Ex-Westchester coach Mushatt arrested in grade-fixing scheme
Former Westchester Community College men's basketball coach Tyrone Mushatt was arrested Thursday morning and charged with orchestrating a grade-fixing scheme to aid players trying to transfer to several top Division I NCAA programs across the country, including St. John's University.
Citing the findings of a six-month investigation conducted by the New York State Inspector General's Office, Westchester County District Attorney Janet DiFiore charged Mushatt, 41, with sending nine forged WCC transcripts to seven different colleges and universities from May 2012 to October 2014.
Mushatt faces nine felony counts of criminal possession of a forged instrument, each of which is punishable by up to seven years in state prison.
“As the complaint alleges, by altering basketball player’s grades on official transcripts, this defendant, whose primary focus as a coach should have been on the best interests and education of the students, totally abdicated that responsibility," said DiFiore in a press release. "As a result, the academic integrity of the College as a whole and of other team members is brought into question, making the degree that others worked hard to achieve, look less valuable.”
The complaint alleges that Mushatt sent doctored transcripts to St. John’s University, Florida A&M University, Concordia College, Quinnipiac University, Wilmington University, Long Island University and Farmingdale State College, and notes that in several cases, the players did not otherwise have sufficient credits or grades to be eligible for transfer.
The Journal News first reported on the phony transcripts last October, and several of WCC's former star players have already been ensnared in the burgeoning scandal and ruled ineligible. St. John's dismissed Keith Thomas from the team after reviewing his transcript. Jamell Walker and Damien Davis lost their scholarships at Florida A&M. Quinnipiac suspended Giovanni McLean.
Mushatt’s attorney, John Pappalardo, denied the allegations and accused Mushatt’s former assistant, Richard Fields, of forging the transcripts.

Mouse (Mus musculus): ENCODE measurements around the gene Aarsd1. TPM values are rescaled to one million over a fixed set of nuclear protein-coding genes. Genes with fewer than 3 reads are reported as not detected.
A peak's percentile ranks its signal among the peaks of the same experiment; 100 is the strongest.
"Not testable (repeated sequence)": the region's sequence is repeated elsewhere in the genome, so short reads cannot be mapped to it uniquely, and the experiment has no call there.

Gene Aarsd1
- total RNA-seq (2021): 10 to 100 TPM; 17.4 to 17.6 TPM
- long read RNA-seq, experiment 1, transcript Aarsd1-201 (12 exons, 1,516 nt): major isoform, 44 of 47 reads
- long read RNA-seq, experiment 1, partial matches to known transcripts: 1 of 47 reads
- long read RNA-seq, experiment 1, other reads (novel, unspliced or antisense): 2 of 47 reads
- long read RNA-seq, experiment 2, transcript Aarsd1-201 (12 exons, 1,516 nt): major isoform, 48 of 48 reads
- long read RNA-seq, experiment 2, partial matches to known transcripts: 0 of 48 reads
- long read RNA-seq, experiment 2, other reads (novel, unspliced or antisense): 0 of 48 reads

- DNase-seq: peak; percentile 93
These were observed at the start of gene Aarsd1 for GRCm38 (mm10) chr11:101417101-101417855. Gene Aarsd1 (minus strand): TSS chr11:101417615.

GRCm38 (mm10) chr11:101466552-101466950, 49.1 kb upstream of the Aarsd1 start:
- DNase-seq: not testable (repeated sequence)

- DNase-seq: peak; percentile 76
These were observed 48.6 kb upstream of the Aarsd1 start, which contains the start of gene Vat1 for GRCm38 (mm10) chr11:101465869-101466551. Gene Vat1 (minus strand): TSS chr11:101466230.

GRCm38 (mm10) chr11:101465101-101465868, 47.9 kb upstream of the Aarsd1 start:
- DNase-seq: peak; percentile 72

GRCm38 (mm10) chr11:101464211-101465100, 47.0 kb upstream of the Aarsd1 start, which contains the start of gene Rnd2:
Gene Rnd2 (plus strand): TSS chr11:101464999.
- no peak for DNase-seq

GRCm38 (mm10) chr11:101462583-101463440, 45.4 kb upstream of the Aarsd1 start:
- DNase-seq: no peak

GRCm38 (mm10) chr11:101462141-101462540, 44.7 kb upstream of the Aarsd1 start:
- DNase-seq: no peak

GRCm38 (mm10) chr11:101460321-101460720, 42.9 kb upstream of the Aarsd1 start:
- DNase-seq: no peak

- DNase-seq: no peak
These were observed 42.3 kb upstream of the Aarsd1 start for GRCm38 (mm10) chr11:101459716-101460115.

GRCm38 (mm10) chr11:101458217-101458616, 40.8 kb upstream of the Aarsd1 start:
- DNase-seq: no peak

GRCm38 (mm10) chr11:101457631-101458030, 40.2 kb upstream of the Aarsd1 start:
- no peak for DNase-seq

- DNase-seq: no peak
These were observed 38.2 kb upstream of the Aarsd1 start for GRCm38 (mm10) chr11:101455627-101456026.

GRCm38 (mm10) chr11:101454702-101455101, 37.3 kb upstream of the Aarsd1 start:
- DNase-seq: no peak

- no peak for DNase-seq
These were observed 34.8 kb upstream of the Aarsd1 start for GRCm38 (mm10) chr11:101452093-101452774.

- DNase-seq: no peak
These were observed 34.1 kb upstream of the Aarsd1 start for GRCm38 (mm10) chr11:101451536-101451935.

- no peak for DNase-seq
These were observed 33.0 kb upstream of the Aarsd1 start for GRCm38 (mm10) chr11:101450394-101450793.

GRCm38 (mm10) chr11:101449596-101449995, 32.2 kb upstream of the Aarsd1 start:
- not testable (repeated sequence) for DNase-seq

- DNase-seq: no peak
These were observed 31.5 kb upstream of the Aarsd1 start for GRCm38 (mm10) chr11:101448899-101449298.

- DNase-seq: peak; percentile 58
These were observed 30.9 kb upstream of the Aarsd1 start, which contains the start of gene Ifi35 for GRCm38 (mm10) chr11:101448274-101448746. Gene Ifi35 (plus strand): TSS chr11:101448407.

“My client’s only involvement was making the school aware that [Fields] was forging transcripts,” said Pappalardo. “[Mushatt] has helped countless young men from deprived neighborhoods, he has the support of the community and his players, and he is being cooperative with the investigation.”
WCC initially denied Mushatt's involvement and fired Fields, his assistant, claiming that he admitted to being responsible for the forgeries, but a source close to the investigation told Sports Illustrated that investigators believe Fields was not involved in any wrongdoing. Fields has since sued the school for slander.
When reached for a statement, WCC spokesman Patrick Hennessey declined to comment on whether the school still holds Fields responsible for the forgeries and instead issued a prepared statement.
“Westchester Community College affirms its commitment to the highest standards of academic integrity. We have fully cooperated with the investigation and express our appreciation to the District Attorney’s office for its thoroughness in this matter. In September, the college brought on board a new athletic director, Michael Belfiore, who brings more than a decade of experience leading programs for scholar athletes in collegiate and national athletic association roles. His leadership has already begun to shape the future direction of the basketball teams and all of our athletic programs with an emphasis on student success.”
In July, WCC suspended its 2014-15 men's basketball season after news of the scandal broke and cancelled its 2015-16 men's and women's basketball seasons in July amid the ongoing investigation, citing the need to "revamp the entire basketball program."
Mushatt was arraigned and released on his own recognizance. He is due back in court on Dec. 10.